Bring out your political dead - and send them off for their summer holidays
'Bring out your dead' was how a seasoned political correspondent wearily described the penultimate of the Cabinet briefings before the summer jolly days.
The corpses were well and truly charred in the hour-and-three-quarter- long meeting on the hottest day of the year, when the mind tended to wander dreamily off to more pressing matters such as ice-cream, picnics and the sudden emergence of itchy hives.
Wilting and bedraggled in the unaccustomed Saharan swelter, the Cabinet had hauled themselves along - bar Paul Kehoe, currently in Lebanon.
They cleared their desks, throwing everything to the floor - from the potential border poll to the practicalities of pulling a postage stamp because the Cycling Ireland association had mystifyingly turned up their nose at one of a forthcoming set of a four. It depicted a cyclist in reflective gear on the road at dusk. Apparently, they wanted to switch it for someone wearing "bright colours" by day to show cyclists in a more 'positive light'.
There was a "tonne" of reports.
Heather Humphreys asked the Government to note a new "culture strategy", there were new judicial appointments, planned upgrades to the "prehistoric" garda fleet and the "significant" rise in applications for entry visas to this country was raised.
There was a touch of Marie Kondo's 'Magic of Tidying' about it: take everything out, examine it, give it a pat for a job well done and put it all back again looking, well, tidier.
Very therapeutic. Though not necessarily more productive.
A languid air blew gently through the open windows of Leinster House with the holiday mood heightened all the more by the trickle of a fountain and the availability of ice-cream at the LH2000 building.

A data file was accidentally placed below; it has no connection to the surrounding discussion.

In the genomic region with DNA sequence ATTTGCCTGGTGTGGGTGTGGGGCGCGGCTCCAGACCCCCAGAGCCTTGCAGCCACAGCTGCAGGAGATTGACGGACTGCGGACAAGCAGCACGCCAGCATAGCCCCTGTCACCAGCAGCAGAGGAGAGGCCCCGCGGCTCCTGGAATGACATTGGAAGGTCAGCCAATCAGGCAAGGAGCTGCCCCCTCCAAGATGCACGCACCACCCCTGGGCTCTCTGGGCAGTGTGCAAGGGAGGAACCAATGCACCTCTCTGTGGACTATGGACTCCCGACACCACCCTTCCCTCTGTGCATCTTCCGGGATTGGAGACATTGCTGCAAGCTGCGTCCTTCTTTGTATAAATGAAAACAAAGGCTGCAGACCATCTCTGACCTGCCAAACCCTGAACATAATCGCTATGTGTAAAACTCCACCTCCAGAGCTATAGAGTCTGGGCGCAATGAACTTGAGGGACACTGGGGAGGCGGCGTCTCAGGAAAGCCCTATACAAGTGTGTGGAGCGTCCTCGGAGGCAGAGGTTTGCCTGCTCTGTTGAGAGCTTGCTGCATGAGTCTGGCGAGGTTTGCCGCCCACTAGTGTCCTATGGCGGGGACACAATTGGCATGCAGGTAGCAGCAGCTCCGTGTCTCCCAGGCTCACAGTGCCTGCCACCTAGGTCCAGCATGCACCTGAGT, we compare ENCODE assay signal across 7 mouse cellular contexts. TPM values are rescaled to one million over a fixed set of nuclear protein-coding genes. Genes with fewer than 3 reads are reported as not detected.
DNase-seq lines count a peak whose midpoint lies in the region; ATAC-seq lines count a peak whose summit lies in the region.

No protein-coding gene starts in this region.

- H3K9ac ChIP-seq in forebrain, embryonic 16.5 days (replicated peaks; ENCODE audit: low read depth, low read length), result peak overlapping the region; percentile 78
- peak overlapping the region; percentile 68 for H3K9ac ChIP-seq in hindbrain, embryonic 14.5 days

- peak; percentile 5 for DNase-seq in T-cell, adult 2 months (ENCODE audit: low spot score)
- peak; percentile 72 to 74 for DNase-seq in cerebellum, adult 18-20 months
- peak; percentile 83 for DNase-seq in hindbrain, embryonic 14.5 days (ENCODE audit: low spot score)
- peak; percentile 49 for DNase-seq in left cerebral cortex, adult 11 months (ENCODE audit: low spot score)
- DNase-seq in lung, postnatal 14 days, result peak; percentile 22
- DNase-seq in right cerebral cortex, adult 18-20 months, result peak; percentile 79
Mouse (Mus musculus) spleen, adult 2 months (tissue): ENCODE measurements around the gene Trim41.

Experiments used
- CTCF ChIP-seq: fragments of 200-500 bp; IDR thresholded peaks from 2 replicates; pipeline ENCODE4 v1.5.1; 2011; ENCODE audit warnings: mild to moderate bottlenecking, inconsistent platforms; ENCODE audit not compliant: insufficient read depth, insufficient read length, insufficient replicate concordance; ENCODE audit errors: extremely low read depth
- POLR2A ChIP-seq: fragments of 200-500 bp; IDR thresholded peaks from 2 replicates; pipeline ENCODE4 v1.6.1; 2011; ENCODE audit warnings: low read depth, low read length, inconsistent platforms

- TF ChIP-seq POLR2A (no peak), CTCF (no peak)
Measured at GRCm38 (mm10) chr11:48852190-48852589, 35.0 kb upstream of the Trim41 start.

It belied the urgency surrounding Simon Coveney's Action Plan for Housing and Homelessness - which was the real meat of the day.
Arguably his Ardnacrusha, Coveney unveiled this mammoth project with a steely resolve.
It's not perfect and he's not wedded to every detail -but it's a start, he declared.
As tense and tightly wound as a greyhound, Enda gave him the stage after a brief introduction.
Sitting on the steps with his chin in his hands, Leo Varadkar looked wistfully out of the loop.
Finally making an attempt to tackle the single biggest crisis of our society, the culmination of five years of government inaction - and the reason they were hammered in the election, Simon was all too aware of what is at stake. Everything.
"We'll be judged on that in terms of delivering it," he said grimly.
As he outlined each strand of the crisis - the urgent need to move families out of hotels, to get rough sleepers off the streets, to act so that more families do not lose their homes because of mortgage arrears and to help struggling young buyers on apparently decent pay to get a roof over their heads - it sounded like a herculean task.
Much depends on too many variables. The return of the developers and the builders to these shores, the willingness of local authorities to stop sitting on their hands. For the planning system to act in a different manner.
Can it be done?
With almost 140,000 families on the housing list and ever rising, it must.
Amid their urgency, the summer recess stretches out in dreadful luxury.